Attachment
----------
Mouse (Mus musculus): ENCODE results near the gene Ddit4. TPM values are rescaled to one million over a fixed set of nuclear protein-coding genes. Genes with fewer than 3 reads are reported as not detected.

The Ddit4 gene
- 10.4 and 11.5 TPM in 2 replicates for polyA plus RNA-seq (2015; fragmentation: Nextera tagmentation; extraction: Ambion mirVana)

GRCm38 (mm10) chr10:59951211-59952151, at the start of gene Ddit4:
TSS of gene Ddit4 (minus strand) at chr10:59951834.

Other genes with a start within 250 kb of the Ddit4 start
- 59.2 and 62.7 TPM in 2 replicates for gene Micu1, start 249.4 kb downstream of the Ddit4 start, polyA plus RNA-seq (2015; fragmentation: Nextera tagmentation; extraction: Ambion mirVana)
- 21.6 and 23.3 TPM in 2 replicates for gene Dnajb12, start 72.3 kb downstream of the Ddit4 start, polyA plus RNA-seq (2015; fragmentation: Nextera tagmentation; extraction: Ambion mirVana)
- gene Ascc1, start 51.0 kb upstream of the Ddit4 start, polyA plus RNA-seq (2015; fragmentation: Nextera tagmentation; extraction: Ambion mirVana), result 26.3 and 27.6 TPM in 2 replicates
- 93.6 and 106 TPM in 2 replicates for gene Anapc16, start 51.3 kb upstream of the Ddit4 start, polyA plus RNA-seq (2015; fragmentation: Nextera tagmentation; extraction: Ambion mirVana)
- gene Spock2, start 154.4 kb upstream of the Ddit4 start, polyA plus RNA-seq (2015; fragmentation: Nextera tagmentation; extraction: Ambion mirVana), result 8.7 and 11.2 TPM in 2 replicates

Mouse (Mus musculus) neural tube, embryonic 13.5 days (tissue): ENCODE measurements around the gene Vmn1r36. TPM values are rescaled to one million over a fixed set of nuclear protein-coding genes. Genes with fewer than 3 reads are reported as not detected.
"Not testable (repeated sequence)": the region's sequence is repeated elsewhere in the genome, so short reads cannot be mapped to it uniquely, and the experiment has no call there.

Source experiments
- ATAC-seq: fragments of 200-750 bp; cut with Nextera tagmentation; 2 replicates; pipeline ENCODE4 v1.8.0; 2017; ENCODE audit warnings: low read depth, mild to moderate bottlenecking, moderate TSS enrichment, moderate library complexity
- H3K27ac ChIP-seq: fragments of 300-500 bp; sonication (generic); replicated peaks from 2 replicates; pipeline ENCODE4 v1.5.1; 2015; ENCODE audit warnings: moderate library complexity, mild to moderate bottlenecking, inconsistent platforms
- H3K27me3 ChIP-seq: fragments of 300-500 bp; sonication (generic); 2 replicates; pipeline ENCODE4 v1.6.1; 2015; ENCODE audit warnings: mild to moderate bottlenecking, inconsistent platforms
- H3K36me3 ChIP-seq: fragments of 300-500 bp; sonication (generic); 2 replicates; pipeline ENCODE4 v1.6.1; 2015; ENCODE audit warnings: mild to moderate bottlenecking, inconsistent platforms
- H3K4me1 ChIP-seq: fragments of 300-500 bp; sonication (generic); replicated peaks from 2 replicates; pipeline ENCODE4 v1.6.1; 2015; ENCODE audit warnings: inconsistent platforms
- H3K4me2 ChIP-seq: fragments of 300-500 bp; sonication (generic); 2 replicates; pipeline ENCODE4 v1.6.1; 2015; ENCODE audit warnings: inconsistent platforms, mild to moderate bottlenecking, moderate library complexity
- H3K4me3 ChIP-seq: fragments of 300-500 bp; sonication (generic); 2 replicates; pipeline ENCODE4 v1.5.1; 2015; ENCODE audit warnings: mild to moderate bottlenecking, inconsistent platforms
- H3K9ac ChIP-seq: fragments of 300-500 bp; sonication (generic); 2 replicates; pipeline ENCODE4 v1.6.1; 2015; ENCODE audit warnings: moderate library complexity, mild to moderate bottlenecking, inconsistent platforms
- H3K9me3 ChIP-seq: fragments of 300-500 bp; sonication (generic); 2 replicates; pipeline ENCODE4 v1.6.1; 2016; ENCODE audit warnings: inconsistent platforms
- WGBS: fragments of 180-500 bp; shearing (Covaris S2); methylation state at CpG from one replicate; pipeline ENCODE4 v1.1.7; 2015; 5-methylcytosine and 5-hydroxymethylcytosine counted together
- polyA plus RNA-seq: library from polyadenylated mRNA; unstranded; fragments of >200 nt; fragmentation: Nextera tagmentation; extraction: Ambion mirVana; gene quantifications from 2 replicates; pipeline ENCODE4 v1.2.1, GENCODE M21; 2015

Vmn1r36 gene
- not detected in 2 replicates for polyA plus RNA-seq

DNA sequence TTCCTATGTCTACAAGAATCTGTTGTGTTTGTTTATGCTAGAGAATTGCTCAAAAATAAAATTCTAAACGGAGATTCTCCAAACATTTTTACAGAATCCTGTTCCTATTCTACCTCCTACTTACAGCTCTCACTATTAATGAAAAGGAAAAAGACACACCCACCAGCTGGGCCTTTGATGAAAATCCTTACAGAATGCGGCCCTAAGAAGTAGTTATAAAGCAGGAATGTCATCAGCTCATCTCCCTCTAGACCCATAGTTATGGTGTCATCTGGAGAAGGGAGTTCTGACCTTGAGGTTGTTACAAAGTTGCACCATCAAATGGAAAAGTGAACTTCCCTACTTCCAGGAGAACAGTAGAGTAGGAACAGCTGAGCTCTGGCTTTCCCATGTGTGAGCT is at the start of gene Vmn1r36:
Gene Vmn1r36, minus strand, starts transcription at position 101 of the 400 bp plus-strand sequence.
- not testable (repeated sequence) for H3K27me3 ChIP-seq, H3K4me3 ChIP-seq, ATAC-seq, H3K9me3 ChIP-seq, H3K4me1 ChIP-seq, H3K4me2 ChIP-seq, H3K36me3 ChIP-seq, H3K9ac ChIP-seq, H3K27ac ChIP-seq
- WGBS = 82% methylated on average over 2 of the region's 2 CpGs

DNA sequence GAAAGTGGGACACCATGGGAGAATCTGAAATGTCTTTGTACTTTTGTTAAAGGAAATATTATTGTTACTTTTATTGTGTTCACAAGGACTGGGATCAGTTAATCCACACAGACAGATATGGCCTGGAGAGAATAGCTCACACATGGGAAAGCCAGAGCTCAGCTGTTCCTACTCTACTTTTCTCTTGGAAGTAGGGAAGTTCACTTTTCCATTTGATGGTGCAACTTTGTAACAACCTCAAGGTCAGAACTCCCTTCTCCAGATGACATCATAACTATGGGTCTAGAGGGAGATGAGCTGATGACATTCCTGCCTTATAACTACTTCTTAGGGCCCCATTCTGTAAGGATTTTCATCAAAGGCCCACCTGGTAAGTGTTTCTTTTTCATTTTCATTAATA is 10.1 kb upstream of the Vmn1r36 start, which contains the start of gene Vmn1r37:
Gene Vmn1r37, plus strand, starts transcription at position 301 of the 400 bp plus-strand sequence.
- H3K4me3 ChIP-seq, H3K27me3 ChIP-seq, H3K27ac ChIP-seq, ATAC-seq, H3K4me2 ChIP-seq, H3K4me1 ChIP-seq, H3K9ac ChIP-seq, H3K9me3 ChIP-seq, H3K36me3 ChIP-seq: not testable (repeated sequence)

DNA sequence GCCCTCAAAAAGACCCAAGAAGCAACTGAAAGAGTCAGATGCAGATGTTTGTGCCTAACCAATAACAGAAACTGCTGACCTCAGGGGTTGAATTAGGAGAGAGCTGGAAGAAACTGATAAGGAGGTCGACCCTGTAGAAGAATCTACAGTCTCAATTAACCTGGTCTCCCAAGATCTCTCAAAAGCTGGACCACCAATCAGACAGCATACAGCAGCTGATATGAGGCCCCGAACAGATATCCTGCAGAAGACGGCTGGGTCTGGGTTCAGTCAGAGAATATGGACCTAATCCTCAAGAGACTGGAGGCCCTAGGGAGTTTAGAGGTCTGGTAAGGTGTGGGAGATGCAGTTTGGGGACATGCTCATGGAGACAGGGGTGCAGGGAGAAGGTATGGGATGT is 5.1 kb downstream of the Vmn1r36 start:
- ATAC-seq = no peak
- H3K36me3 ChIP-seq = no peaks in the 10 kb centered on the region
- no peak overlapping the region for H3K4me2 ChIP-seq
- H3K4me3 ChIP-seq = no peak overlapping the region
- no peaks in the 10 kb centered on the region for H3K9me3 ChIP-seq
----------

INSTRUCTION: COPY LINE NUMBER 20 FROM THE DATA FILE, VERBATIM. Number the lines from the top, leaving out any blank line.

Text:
- H3K4me2 ChIP-seq: fragments of 300-500 bp; sonication (generic); 2 replicates; pipeline ENCODE4 v1.6.1; 2015; ENCODE audit warnings: inconsistent platforms, mild to moderate bottlenecking, moderate library complexity